The Senate’s Strange Week

The Senate had an interesting week. At the beginning of the week, senators voted to begin debate on the Strengthening America’s Security in the Middle East Act of 2019 (S. 1). And senators set a Monday cloture vote on the legislation before leaving town at the end of the week. Such activity is hardly unusual. However, what happened in-between the week’s beginning and its end highlights the intricate procedures that the majority leader uses to prevent his colleagues from offering amendments to legislation on the Senate floor.

Monday (January 28)

After three failed attempts, the Senate voted (74-19) to invoke cloture on the motion to proceed to S. 1. This, in effect, prevented senators from trying to prevent their colleagues from debating the legislation by filibustering it. Under the provisions of Rule XXII, senators may vote to adopt the motion to proceed to S. 1 (i.e., to begin debate on the legislation) up to 30 hours later. While the rule does not require post-cloture time on the motion to proceed to last for 30 hours, senators agreed by unanimous consent to allow post-cloture time to run overnight while the Senate was not in session.

Tuesday (January 29)

The Senate voted (76-22) to adopt the motion to proceed to S. 1, formally beginning debate on the legislation. Immediately after the vote, Mitch McConnell, R-Ky., sought recognition and offered an amendment (Senate Amendment No. 65). McConnell’s amendment set up the amendment tree depicted in Chart 1 in Riddick’s Senate Procedure (see below).

Chart 1: Amendment to Insert

Identifying the amendment tree that the Senate is using at any given moment is easy. It is determined by the first amendment a senator offers to the legislation. In this case, McConnell was the first senator to offer an amendment to S. 1. That set up the amendment tree depicted in Chart 1 because McConnell’s amendment is drafted in the form of an amendment to insert (i.e., to add language to the underlying bill).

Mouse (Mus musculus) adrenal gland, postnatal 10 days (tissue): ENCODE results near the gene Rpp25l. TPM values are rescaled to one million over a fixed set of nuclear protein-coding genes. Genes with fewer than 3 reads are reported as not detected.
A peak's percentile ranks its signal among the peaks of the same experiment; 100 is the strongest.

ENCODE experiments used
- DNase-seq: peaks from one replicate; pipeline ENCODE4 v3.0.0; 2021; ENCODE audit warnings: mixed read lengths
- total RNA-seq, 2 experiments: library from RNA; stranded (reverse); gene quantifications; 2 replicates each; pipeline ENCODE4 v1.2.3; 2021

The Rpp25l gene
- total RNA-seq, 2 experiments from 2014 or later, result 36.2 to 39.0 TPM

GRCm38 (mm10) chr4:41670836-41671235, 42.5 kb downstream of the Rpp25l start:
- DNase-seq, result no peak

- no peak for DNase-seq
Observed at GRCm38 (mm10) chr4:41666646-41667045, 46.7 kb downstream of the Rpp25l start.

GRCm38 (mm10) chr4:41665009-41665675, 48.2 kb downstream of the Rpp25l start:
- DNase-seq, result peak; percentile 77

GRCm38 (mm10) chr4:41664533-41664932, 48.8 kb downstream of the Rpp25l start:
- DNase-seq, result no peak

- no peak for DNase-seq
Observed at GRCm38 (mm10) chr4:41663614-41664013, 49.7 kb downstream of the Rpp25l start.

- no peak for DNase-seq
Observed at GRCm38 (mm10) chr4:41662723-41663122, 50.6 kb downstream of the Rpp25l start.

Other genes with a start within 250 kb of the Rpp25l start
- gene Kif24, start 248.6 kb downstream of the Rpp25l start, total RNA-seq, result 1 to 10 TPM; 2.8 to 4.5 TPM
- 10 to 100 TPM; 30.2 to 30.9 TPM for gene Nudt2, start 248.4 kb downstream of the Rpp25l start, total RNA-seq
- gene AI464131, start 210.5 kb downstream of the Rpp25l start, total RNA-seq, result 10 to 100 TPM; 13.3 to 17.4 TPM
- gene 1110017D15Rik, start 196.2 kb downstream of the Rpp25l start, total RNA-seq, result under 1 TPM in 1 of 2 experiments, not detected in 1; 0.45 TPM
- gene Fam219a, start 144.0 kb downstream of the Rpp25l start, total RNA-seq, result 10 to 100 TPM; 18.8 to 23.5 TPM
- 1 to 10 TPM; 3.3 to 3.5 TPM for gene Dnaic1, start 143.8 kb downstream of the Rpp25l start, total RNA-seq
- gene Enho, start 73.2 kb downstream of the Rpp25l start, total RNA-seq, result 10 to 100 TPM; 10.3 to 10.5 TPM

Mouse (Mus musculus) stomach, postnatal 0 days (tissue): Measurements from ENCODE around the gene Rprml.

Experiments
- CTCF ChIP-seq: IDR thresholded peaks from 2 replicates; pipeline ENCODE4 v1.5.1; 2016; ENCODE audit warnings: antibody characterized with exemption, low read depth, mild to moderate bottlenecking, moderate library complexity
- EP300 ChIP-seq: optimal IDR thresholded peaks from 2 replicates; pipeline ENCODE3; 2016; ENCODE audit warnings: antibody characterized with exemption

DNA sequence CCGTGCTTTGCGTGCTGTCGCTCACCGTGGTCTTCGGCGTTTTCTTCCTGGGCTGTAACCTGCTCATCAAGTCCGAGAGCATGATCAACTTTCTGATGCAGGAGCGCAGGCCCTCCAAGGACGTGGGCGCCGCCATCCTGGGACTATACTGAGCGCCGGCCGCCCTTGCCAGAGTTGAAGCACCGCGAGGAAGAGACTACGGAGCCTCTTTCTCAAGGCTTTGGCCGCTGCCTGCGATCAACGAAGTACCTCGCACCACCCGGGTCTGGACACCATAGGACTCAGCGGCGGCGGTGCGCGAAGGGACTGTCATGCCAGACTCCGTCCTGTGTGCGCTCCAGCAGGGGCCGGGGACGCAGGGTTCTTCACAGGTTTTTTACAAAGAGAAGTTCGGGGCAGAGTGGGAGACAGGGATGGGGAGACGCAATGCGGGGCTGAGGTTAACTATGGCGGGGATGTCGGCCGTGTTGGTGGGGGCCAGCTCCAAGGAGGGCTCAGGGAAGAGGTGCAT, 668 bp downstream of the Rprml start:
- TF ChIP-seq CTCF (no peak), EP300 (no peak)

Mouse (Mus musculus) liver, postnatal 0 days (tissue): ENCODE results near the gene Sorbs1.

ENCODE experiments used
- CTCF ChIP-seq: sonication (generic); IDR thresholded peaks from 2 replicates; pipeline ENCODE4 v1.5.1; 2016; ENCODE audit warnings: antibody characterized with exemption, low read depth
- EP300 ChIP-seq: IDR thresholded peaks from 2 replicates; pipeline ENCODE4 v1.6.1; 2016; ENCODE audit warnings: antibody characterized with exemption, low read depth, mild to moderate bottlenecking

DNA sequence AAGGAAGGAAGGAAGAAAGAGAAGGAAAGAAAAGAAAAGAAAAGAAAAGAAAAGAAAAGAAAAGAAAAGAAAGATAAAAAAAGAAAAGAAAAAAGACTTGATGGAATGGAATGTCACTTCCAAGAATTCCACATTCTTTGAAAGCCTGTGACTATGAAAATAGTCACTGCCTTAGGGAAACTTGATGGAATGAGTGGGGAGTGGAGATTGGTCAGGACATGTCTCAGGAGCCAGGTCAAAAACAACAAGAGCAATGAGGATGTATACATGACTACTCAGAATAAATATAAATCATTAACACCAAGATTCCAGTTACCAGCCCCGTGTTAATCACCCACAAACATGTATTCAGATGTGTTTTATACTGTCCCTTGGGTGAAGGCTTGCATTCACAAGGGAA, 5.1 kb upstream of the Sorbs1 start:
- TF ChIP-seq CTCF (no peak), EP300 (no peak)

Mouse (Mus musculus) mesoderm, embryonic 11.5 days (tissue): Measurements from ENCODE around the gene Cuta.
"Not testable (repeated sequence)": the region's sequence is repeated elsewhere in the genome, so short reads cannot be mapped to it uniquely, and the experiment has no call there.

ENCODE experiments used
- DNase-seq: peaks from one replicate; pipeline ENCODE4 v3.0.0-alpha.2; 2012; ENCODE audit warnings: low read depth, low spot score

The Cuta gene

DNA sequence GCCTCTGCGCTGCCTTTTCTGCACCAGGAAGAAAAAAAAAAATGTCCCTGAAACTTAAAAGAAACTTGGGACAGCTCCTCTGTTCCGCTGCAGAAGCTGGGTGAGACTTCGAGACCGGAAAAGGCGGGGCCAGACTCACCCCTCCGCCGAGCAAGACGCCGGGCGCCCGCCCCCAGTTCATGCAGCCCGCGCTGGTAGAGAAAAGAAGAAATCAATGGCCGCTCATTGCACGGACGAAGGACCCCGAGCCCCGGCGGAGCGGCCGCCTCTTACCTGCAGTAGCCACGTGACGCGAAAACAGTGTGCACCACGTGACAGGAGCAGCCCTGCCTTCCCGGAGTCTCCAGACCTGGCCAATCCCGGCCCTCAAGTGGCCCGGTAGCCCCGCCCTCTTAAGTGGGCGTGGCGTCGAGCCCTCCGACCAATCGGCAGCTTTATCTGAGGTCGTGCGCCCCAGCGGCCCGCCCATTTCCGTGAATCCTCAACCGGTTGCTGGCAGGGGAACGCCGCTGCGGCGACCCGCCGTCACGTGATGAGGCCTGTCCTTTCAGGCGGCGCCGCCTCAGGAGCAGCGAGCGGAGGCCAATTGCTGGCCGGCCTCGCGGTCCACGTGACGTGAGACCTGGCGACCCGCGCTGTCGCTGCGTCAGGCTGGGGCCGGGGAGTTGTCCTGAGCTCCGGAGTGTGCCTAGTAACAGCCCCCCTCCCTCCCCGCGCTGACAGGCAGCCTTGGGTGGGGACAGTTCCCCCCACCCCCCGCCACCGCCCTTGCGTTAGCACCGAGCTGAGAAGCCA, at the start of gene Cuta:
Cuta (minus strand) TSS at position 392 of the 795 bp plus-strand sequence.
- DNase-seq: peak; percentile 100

Identifying an amendment’s form is also easy. It is determined by the instructions included at the beginning of the amendment. The instructions in McConnell’s amendment read, “At the appropriate place, insert the following.” That makes it an amendment to insert.

The Senate was in the following procedural posture once the McConnell amendment was pending.

Note: branches B and C are open for amendment at this point in the debate.

After four senators gave speeches (three on unrelated subjects), McConnell filed cloture on his amendment. In doing so, McConnell set up a vote to end debate on his amendment “one hour after the Senate meets on the following calendar day but one” under the provisions of Rule XXII. In short, McConnell scheduled a Thursday vote to end debate on his amendment with an insignificant amount of debate time transpiring after he offered it.

McConnell then asked unanimous consent to put the Senate “in a period of morning business, with Senators permitted to speak therein for up to 10 minutes each.” This, in effect, suspended the Senate’s consideration of S. 1 (i.e., the legislation was technically no longer before the Senate). Consequently, senators could no longer offer amendments at branches B and C.

Prior to adjourning the Senate, McConnell asked unanimous consent that the Senate resume consideration of S. 1 on Wednesday, January 30. Significantly, he stipulated that it do so for “debate only.” In other words, S. 1 would be before the Senate. However, senators would be prohibited from offering amendments to it pursuant to the McConnell’s unanimous consent request (no senator objected on the floor). McConnell’s unanimous consent request essentially filled the tree on S. 1 without filling the tree. While branches B and C remained open, senators would not be allowed to offer amendments at those places as a result of McConnell’s actions. The Senate would instead be in the following procedural posture when it convened Wednesday.